Howard Markel, MD, PhD


December 15, 2004

My wife and I are expecting a child. This has led me to think a great deal about my father, Sam, who died 3 years ago. The child of Russian Jewish immigrants, my father was born during the Great Depression. Sam's life was molded by the fears of his Yiddish-speaking parents and an aversion to risk -- a worldview that was often at the root of our filial disputes.

Ironically, he earned his living as a stockbroker, a job he described as one where "every day you begin at zero." He was a natural-born salesman who could warmly converse with anyone he met.

From the age of 28, when my father was first diagnosed with insulin-dependent diabetes, he battled against a relentless and insidious foe. Obsessive about his health and diet, Sam was convinced that modern medicine would protect him. Years later, when I became a physician, my clinical experience with other diabetic patients informed me that my father was a walking medical time bomb. But I never told him exactly what I knew about his condition, nor did I ever allow myself to dwell on these harsh realities.

Consequently, 15 years ago, I was stunned to learn that that my father had suffered a massive heart attack, one of many devastating complications that diabetes encourages. The evening I found out, I was on-call in the hospital where I worked, 600 miles from my hometown. As if the medical data weren't dire enough, Sam's cardiologist added, "Pack a dark suit."

Somehow, my father's team of cardiologists and thoracic surgeons managed to pull him out of an early grave. In a single day, at age 58, he was forced into early retirement and benched during the stock market boom of the 1990s. For a man whose only significant interests were his family and his work, far more than half his myocardial muscle mass died -- part of his soul died, too. He was transformed from a genial, funny, take-charge type of fellow into someone barely recognizable to me. He was now decidedly old, introverted, and fearful.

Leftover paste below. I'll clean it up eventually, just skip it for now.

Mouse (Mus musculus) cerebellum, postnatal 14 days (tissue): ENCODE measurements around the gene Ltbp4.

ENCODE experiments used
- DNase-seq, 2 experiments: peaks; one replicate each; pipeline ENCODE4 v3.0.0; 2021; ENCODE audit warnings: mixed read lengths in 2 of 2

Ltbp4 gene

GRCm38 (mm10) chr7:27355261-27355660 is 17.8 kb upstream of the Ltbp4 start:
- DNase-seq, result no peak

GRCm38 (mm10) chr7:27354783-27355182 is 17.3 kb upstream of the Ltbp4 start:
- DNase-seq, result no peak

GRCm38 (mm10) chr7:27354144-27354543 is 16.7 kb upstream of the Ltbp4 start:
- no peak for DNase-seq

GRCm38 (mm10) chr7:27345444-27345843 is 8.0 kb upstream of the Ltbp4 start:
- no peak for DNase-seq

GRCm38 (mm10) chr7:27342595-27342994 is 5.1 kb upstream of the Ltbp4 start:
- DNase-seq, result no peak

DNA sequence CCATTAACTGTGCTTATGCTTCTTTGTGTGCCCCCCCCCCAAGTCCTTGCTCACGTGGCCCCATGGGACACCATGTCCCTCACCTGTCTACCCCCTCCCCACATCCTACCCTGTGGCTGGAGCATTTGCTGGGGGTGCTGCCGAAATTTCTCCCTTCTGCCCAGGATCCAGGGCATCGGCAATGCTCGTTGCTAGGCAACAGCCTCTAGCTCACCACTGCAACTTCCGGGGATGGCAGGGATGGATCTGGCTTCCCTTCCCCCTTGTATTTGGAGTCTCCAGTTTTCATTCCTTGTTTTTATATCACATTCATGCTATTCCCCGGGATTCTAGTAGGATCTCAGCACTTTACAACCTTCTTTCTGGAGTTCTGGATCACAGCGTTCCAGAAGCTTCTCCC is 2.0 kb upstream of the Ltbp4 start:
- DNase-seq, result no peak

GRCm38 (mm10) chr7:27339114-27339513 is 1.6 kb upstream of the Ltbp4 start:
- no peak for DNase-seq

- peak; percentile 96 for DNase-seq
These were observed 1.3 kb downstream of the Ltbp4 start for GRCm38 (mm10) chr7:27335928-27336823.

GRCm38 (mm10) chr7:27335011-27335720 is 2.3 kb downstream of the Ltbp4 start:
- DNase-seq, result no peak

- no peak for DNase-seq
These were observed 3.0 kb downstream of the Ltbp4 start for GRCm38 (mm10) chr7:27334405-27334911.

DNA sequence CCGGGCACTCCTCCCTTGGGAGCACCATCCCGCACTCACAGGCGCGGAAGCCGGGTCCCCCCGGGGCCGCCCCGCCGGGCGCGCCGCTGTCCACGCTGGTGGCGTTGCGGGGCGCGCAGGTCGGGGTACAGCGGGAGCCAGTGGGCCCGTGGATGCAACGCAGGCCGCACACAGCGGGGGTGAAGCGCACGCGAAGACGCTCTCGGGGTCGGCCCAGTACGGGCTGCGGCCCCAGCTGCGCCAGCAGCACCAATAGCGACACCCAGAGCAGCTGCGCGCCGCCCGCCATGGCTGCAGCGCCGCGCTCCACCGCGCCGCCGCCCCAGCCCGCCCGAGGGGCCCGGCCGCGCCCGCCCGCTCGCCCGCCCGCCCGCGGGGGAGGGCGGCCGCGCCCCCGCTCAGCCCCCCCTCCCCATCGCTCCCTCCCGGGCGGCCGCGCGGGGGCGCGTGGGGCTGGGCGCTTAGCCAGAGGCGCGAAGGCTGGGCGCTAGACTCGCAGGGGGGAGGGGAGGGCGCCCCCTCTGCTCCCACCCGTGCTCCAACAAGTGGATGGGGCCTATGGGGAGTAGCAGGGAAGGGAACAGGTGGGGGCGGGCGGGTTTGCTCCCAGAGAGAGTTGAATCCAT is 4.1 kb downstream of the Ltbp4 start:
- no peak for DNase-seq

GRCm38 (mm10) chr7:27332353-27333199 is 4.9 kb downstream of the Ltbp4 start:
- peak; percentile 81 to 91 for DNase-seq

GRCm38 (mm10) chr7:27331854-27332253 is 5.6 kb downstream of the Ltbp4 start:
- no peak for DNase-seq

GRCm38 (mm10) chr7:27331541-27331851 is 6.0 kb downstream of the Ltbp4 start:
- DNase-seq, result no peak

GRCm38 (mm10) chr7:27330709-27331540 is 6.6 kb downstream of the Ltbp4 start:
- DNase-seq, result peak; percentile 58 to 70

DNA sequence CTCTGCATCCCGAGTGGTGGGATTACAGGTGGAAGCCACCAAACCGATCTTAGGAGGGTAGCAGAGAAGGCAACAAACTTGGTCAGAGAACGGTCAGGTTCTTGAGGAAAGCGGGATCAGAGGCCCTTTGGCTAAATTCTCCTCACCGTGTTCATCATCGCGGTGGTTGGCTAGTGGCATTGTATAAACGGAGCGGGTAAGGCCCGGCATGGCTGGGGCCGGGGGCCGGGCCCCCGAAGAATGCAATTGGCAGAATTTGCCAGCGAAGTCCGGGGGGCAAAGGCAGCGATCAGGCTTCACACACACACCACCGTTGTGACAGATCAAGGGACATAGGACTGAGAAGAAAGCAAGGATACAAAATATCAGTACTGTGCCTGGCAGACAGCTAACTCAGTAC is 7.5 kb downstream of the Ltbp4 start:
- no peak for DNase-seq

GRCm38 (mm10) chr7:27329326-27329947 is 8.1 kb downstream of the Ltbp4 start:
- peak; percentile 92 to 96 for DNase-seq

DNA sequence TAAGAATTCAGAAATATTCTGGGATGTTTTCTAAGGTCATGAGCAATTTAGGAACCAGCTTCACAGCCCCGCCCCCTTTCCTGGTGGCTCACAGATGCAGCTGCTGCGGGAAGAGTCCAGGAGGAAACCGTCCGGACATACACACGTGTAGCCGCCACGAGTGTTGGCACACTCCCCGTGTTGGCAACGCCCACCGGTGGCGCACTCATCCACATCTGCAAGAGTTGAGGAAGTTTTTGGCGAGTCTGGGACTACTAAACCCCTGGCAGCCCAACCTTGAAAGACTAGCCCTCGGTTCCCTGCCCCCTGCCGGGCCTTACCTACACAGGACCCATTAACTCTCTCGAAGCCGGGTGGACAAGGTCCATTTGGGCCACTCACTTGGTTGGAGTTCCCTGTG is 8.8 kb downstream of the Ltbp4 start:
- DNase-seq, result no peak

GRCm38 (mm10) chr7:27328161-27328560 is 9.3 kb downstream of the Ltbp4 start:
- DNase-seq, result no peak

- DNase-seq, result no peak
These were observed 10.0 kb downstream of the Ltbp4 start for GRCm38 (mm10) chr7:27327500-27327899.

All father-and-son relationships contain some element of competition. A boy's father is often the measuring stick of what he should become, accomplish, or avoid. As the son grows older, he learns how to outmaneuver the father in a manner that is not always polite or pleasant. Yet most sons also demand applause from the same men they seek to vanquish.

Just as my father was reeling from the edict that his career was cut short by circumstances completely out of his control, mine began to thrive. Through the haze of depression, quiet anger, and resentment that were every bit as much a part of his illness as his abnormal electrocardiograms, it was difficult for my father to be unconditionally complimentary or outwardly happy about my victories in life. That is, at least, in his dealings with me. His friends tell me he bragged about me all of the time. In return, I failed to comprehend the sorrow he was experiencing and often responded with anger when he was less than supportive.

For almost 12 years, I convinced myself that Sam's illness had reached a steady state and he had outwitted the inevitable. In retrospect, of course, there were clear signs of continued cardiac decline. Three years ago, his battered heart abruptly gave out and I received another urgent long-distance call from a physician to fly in immediately. It was clear that this time there would be no reprieve.

I helped my mother take care of my father in his final days, and for much of that brief period, Sam and I held hands. He had long, slender fingers and a gentle touch.

This simple act reminded me of events that transpired more than 40 years ago. When I was a little boy, my dad drove a big, green Chevrolet. While driving, he often stretched his arm over the driver's seat into the passengers' section to reach for his children's hands. My sister and I fought over who would get to hold our father's hand and typically settled on a draw. I got the pinky and ring finger, and she, being the oldest, had reign of the thumb, index, and middle fingers.

Every child, no matter how old, seeks that physical connection with his parent. As I held his hand at the very end of his life, he told me, once again, in his own form of expression, how much he loved me and reminded me that he had always expressed those feelings -- even during the last years of illness. It was just that his son had to learn how to listen carefully to what he was saying.

Our last conversation went something like this:

"Howard, you're the greatest."
"So are you, Dad"
"I'm sorry if I was sometimes hard on you, son."
"That's okay, Dad, I usually gave as good as I got."

My father ended this conversation by stating, "I never thought this would happen to me." The part of me that was used to upstaging my father with my medical expertise almost erupted, "You had diabetes and astoundingly high cholesterol levels for 40 years, 2 heart attacks, and a decade of congestive heart failure! What did you expect?"

Thankfully, another part intervened. I sat there holding his hand and tearfully replied, "Me neither." He was right, of course. As a physician, I knew precisely what my father's prognosis was. But as his son, it was an entirely different matter watching him die.


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